) and Henry A. McKinnell Jr., its chairman and CEO, are model corporate citizens. On McKinnell's watch, Pfizer ditched poison pills and other takeover defenses and decreed that a director who fails to win a majority of shareholder votes must offer to resign. It provides detailed disclosure of executive perks and is one of few companies that base stock bonuses on five-year performance, not short-term targets. Pfizer "is not one of the bad guys," says pay analyst Paul Hodgson of The Corporate Library, a governance research firm.
That won't count for much in the 2006 proxy season. Labor and public pension funds are making McKinnell a poster boy for extravagant pay. Unions and other shareholder groups will blast boardrooms with pay proposals this year, hoping to lend heft to the Securities & Exchange Commission's push to unmask executive pay, perks, and pension benefits. And McKinnell will be Exhibit A, thanks to pay studies that say he has the fattest retirement package among sitting CEOs of companies in the Standard & Poor's 500-stock index. Both The Corporate Library and Harvard Law School professor Lucian A. Bebchuk estimate that McKinnell, who is to retire in 2008, will get $6.5 million a year for life. Bebchuk's paper pegs McKinnell's total pension payout at more than $71 million.
Contrast that with McKinnell's 2005 salary of $2.3 million and Pfizer's recent sluggish performance, and some labor activists see a problem. "The goal of pension benefits is to provide for a secure retirement; it's not supposed to be a wealth-creation vehicle," says Brandon Rees, research analyst in the AFL-CIO's office of investment. The labor federation wants to require New York-based Pfizer to get shareholder approval for any senior executive pension benefits that exceed the officer's final average salary.
McKinnell's pension package was pumped up in part by $5.8 million in performance-based shares. The awards, which vested in 2004, had been granted before he became CEO in 2001. Pfizer says those stock plans "were approved overwhelmingly by shareholders and were in place during a period of tremendous success for the company between 1993 and 2004." In 2000, McKinnell and the board saw how stock awards could balloon retirement pay and decided not to count future grants in the pension formula. But earlier grants, including McKinnell's, were left in.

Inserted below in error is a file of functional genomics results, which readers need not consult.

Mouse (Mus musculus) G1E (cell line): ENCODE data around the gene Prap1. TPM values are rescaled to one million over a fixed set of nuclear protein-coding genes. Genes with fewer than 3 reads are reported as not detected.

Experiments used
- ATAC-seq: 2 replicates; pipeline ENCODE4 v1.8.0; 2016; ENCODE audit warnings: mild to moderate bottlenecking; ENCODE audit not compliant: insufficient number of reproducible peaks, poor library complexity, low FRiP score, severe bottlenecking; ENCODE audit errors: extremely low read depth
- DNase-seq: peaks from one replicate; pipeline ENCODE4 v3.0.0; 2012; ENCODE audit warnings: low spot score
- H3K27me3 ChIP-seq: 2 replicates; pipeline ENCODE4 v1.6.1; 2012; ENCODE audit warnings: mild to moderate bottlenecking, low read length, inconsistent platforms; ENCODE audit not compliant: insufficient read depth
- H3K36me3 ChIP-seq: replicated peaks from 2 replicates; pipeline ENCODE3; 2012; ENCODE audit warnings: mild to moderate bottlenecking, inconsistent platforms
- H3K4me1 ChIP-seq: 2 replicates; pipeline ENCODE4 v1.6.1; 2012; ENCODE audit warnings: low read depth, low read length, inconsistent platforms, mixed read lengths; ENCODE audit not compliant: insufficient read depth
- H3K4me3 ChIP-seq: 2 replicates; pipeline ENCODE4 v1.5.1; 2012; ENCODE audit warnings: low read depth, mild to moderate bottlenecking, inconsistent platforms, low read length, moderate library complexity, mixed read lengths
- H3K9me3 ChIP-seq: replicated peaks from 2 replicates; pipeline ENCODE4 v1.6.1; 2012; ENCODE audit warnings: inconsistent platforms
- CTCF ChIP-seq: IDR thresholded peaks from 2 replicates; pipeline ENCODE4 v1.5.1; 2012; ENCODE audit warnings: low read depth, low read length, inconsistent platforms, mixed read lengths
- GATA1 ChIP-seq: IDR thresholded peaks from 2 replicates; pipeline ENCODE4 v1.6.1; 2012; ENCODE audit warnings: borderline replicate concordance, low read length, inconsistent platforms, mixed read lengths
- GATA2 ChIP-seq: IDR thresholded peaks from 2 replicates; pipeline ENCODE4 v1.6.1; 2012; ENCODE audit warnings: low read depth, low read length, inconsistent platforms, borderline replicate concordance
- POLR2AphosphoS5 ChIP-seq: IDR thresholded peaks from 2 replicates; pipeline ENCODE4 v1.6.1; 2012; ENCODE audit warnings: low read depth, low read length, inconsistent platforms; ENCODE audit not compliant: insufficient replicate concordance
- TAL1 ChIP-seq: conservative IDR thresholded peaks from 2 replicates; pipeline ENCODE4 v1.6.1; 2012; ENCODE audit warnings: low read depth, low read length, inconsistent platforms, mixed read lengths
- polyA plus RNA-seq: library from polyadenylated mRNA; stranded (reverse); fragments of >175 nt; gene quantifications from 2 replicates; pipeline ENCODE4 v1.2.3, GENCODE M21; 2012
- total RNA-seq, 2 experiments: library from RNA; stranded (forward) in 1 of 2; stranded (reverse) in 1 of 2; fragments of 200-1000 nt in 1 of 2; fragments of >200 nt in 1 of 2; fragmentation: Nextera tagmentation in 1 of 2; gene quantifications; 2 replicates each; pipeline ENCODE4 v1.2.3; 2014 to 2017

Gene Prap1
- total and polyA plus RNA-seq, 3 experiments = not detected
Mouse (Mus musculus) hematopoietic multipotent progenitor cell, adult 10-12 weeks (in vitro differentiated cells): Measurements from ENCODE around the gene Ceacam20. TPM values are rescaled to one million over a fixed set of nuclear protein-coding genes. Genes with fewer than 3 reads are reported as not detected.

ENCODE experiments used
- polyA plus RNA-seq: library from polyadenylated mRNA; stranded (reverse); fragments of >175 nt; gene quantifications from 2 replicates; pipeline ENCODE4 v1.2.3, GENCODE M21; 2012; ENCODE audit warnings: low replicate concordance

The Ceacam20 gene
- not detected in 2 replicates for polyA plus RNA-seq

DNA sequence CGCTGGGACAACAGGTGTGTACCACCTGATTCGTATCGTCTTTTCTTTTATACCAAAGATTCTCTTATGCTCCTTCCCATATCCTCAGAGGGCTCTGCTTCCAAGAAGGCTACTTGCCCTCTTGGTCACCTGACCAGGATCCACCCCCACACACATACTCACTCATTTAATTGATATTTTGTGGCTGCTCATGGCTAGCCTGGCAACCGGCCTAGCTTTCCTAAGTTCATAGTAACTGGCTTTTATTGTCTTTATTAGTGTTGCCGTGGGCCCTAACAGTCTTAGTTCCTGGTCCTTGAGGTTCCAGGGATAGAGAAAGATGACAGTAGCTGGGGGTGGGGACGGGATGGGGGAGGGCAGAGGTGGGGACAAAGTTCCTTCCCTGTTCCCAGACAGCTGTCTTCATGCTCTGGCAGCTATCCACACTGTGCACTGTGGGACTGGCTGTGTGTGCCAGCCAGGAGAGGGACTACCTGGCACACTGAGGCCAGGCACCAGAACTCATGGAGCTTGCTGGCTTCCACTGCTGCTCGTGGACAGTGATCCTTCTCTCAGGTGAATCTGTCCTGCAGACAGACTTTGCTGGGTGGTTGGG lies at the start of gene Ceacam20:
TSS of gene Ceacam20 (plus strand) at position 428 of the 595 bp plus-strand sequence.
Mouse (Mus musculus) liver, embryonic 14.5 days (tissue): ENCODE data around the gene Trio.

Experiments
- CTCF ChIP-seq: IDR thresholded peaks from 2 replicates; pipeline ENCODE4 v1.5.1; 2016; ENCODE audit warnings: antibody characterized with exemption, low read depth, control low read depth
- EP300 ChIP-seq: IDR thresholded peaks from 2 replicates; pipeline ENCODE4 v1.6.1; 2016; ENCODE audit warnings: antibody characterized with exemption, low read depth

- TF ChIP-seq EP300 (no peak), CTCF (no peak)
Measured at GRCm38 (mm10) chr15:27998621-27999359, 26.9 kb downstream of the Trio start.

Now, Pfizer's board has agreed to get shareholder approval before letting top executives collect pension benefits that exceed 100% of their salary and bonus. Many companies have separate retirement plans for executives that typically pay 60% of salary and cash bonus.
The AFL-CIO says executives shouldn't collect more in pension than in salary. And it zings Pfizer's board for not removing McKinnell's stock awards from his pension or asking him to give up some retirement pay. The company says that would be unethical and possibly illegal. The AFL-CIO counters that workers must often give up promised benefits, too.
Labor has other issues with Pfizer. The company was a member of a coalition that backed President George W. Bush's drive last year to create private accounts for Social Security. "It's ironic that the CEO with the largest guaranteed pension is advocating conversion to a risky Social Security privatization plan," says Rees.
But other big investors are restless, too. Pfizer's stock is down 46% since McKinnell became CEO five years ago, compared with the 27% slide in the Amex drug index. That has led Connecticut Treasurer Denise L. Nappier, who oversees the Connecticut Retirement Plans & Trust Funds, to question the $4 million cash bonus McKinnell got last year. "Is this really pay for performance?" she asks. Pfizer may be making all the right moves. But it still could have a hard time convincing shareholders that McKinnell's $71 million payout is right. By Amy Borrus, with Amy Barrett in Philadelphia